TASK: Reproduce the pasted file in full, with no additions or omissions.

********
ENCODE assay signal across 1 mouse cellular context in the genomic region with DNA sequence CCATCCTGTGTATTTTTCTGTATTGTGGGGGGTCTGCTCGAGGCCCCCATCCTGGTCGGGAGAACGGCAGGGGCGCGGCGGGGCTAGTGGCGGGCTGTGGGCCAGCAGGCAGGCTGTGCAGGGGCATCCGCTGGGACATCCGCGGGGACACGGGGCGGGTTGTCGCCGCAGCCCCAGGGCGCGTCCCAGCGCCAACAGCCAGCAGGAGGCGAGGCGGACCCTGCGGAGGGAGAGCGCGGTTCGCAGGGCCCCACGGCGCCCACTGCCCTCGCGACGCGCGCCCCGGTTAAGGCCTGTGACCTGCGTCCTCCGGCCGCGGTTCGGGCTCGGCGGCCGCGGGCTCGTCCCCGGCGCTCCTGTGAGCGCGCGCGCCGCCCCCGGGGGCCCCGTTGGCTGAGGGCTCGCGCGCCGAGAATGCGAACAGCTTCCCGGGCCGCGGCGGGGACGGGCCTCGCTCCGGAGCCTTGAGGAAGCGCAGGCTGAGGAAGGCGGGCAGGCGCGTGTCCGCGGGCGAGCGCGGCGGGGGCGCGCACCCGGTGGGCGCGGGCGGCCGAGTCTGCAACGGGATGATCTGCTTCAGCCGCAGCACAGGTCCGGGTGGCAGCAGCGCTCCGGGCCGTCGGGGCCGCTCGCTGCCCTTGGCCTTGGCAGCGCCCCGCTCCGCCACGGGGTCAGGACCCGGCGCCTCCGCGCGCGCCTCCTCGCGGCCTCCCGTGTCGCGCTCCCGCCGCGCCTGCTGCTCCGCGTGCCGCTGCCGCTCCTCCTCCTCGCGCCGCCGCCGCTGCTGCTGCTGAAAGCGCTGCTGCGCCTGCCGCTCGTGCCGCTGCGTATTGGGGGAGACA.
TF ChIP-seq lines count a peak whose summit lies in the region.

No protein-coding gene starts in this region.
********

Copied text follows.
ENCODE assay signal across 1 mouse cellular context in the genomic region with DNA sequence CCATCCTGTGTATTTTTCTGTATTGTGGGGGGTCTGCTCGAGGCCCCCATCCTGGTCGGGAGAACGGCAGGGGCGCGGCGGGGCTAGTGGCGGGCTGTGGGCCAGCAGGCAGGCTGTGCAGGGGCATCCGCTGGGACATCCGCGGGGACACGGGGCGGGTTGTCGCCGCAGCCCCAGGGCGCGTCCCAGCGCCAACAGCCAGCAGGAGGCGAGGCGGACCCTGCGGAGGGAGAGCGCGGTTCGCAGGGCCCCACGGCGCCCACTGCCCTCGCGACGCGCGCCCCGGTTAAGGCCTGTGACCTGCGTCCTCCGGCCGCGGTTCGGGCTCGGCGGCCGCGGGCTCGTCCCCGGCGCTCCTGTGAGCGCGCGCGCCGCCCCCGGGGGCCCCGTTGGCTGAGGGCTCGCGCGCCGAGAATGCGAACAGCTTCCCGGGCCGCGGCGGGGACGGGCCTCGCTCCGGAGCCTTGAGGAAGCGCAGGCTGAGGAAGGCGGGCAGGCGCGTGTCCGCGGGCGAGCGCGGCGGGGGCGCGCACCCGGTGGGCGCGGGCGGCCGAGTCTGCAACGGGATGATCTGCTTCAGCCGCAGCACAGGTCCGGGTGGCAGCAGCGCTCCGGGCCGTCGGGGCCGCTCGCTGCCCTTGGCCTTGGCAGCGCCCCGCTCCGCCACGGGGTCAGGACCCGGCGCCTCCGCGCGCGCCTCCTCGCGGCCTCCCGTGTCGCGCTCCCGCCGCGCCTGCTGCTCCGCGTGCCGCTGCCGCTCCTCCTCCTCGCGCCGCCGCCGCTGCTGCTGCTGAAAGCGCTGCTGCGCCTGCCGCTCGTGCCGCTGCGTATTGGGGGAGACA.
TF ChIP-seq lines count a peak whose summit lies in the region.

No protein-coding gene starts in this region.